This can complicate things for a motorcycle rider injured by a negligent driver who is either uninsured or underinsured. You may be able to recover through your own Uninsured Motorist (UM) policy, but it is difficult to secure the compensation you deserve if the at-fault driver has limited assets and lacks the proper insurance coverage.
If you or a loved one were injured, let us assess your situation and identify the best way to pursue compensation.
Prepare to deal with an unfair stigma surrounding bikers whether you’re dealing with a claim with one or two or more insurance companies. You’d think your own insurance company would be more than willing to pay out on your claim. But even your insurer might look for proof you were fully or partially at fault in an attempt to deny your claim or limit their payout.
Comparative Negligence in Florida
Comparative fault is a legal issue that comes up when the other party claims you were also at fault for the crash. An insurer might investigate the issue if the other driver brings it up, or the insurer might look for evidence of your negligence on their own.
The reason your insurer looks for evidence of your negligence is comparative negligence reduces your compensation. Under Florida’s pure comparative negligence rule, your compensation is reduced by your portion of responsibility. If you’re 10% at fault, your compensation is cut by 10%. If you’re determined to be 75% at fault, you only receive 25% of your damages.
It helps your insurance company to determine you were partially responsible for the crash. They can pay you less. To make sure you win a fair compensation, pick a lawyer for your team with experience fighting back against claims you were negligent based purely on biased opinions of bikers.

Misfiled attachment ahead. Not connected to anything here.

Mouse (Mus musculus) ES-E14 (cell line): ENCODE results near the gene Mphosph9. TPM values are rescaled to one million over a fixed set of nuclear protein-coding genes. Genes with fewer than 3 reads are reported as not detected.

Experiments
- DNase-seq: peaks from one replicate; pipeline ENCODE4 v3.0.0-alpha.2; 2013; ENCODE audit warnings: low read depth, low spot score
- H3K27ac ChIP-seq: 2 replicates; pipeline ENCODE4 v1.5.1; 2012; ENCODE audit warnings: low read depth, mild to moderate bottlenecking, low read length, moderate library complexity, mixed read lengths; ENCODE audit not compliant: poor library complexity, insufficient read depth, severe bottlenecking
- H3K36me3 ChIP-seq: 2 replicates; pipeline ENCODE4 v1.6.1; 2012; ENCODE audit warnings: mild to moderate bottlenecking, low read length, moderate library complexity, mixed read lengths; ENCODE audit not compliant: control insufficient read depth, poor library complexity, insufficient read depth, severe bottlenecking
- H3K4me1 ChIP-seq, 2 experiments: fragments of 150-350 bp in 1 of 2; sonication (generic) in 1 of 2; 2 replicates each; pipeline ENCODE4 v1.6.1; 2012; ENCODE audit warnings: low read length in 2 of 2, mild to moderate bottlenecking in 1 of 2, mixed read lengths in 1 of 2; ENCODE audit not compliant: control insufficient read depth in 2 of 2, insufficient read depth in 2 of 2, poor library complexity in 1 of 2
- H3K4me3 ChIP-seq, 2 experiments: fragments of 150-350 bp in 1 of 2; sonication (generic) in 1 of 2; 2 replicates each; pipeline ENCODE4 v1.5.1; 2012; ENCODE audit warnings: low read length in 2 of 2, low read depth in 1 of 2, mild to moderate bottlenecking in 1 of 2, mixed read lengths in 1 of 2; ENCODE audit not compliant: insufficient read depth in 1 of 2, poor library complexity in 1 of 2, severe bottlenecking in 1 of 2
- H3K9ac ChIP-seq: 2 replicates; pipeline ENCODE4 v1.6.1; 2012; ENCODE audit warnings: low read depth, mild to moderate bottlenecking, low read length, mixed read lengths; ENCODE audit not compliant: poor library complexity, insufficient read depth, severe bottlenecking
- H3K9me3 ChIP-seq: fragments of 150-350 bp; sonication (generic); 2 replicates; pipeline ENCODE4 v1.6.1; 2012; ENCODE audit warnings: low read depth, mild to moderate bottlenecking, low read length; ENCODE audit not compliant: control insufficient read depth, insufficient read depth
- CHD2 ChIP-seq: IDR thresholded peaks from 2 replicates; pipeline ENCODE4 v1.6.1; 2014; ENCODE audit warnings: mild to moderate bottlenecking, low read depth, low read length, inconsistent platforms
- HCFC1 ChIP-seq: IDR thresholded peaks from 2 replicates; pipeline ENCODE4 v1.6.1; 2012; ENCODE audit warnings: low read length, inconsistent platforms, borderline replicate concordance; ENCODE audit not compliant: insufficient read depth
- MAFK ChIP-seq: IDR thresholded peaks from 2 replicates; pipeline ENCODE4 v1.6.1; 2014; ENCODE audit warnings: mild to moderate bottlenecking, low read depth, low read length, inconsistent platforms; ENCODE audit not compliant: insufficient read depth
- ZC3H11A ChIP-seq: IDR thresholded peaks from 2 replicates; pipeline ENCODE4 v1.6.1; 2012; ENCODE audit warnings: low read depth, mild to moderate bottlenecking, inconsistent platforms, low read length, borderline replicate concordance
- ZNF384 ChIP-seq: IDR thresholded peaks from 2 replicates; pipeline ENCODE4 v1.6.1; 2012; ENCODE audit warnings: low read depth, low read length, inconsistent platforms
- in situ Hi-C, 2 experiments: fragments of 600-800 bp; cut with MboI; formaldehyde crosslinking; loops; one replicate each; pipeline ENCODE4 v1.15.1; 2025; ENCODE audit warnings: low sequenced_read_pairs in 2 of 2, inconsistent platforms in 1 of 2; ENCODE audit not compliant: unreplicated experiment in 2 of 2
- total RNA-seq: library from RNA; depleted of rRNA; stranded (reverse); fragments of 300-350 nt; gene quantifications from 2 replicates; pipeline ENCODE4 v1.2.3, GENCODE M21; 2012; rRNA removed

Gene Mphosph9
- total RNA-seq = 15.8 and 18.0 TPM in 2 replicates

Let an Experienced Motorcycle Accident Lawyer in Florida Help You
We recommend any biker hurt in an accident to talk with an attorney right away. You should have help from the beginning of the insurance claim process through to the end. We will scrutinize the cause of the crash. This independent investigation might uncover evidence the insurance company overlooks. It also helps us fight back against inaccurate conclusions, including if your insurance company claims you were careless and contributed to the collision.
Another way we can help is by being on the lookout for unfair treatment by your insurer. We’ve seen how insurance companies handle biker’s claims. Sometimes, an adjuster goes to great lengths to blame the biker instead of placing responsibility where it’s due—on a negligent driver.
To learn more about how we can help you after a motorcycle accident, call us at 800-FL-LEGAL (800-FL-LEGAL), we are here 24/7. All l consultations are free. Remote and virtual appointments are available. No costs or fees unless or until you win money.
**En Rubenstein Law, casi todos nosotros hablamos español con fluidez. Si Español es su idioma de preferencia, nosotros con mucho gusto le proporcionaremos todos sus documentos y correspondencia en Español. At Rubenstein Law, almost all of us speak Spanish fluently. If Spanish is your preferred language, we will gladly provide you with all your documents and correspondence in Spanish.